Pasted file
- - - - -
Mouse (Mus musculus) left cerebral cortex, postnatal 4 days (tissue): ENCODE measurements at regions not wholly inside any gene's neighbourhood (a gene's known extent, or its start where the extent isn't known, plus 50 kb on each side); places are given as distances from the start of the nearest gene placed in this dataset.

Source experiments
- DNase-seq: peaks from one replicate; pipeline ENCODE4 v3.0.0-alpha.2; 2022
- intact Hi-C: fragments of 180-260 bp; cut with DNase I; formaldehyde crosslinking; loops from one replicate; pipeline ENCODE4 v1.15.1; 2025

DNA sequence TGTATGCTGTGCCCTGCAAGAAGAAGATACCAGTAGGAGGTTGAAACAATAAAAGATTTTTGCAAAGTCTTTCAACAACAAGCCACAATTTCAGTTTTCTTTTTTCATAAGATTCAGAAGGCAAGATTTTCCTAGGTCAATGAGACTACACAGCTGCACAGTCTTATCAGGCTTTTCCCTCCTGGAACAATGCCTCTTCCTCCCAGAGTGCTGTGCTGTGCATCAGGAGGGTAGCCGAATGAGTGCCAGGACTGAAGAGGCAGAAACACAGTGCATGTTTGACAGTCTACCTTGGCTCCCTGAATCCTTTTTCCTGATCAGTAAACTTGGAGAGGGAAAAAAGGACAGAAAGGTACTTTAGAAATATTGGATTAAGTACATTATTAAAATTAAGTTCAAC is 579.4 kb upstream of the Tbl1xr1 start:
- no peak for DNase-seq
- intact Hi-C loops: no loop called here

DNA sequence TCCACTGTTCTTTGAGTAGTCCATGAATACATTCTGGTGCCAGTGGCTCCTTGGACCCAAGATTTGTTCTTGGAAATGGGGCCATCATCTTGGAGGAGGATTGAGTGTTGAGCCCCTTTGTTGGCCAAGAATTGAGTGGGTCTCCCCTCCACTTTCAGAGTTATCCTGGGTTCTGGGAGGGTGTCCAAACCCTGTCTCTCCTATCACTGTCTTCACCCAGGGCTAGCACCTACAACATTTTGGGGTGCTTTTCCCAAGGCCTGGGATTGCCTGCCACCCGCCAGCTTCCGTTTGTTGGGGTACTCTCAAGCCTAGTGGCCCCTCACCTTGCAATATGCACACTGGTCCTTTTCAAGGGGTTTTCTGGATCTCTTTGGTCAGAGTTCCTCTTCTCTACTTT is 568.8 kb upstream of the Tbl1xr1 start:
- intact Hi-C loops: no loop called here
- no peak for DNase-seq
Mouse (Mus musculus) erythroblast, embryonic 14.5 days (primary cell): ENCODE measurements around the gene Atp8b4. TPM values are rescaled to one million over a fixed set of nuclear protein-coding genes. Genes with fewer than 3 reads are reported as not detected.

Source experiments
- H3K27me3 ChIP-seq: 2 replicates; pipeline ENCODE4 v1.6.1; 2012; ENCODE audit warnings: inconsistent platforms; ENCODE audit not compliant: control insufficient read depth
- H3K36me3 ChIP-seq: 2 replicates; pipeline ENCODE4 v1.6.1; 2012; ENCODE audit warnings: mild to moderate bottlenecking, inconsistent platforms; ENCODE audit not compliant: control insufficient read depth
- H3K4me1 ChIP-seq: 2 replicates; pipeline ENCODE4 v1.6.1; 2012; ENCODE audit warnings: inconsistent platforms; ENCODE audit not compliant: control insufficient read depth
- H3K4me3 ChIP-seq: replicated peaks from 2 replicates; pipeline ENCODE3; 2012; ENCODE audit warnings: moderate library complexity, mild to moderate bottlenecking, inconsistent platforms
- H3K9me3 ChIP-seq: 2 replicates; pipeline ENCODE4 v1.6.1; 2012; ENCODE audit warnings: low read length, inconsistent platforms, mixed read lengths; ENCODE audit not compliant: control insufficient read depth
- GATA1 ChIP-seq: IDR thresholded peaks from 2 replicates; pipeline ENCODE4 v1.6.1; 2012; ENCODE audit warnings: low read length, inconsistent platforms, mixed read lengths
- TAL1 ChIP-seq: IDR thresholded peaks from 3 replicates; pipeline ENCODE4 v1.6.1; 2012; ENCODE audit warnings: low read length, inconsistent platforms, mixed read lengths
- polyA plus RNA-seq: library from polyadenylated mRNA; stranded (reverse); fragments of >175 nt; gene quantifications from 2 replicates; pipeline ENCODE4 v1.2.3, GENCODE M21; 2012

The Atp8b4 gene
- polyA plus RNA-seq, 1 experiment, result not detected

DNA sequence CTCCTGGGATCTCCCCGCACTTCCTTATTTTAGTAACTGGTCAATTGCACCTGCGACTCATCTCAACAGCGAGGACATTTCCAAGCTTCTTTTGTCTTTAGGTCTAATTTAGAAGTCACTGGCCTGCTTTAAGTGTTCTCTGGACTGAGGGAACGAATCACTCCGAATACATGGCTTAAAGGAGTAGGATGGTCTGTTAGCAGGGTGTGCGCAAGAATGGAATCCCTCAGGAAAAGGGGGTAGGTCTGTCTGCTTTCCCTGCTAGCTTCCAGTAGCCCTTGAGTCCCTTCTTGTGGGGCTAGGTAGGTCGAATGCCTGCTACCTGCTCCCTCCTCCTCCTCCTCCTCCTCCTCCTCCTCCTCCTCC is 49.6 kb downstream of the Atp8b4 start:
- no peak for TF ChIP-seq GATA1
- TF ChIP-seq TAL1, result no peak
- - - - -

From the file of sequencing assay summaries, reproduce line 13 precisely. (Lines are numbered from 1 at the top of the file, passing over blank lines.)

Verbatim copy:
- H3K27me3 ChIP-seq: 2 replicates; pipeline ENCODE4 v1.6.1; 2012; ENCODE audit warnings: inconsistent platforms; ENCODE audit not compliant: control insufficient read depth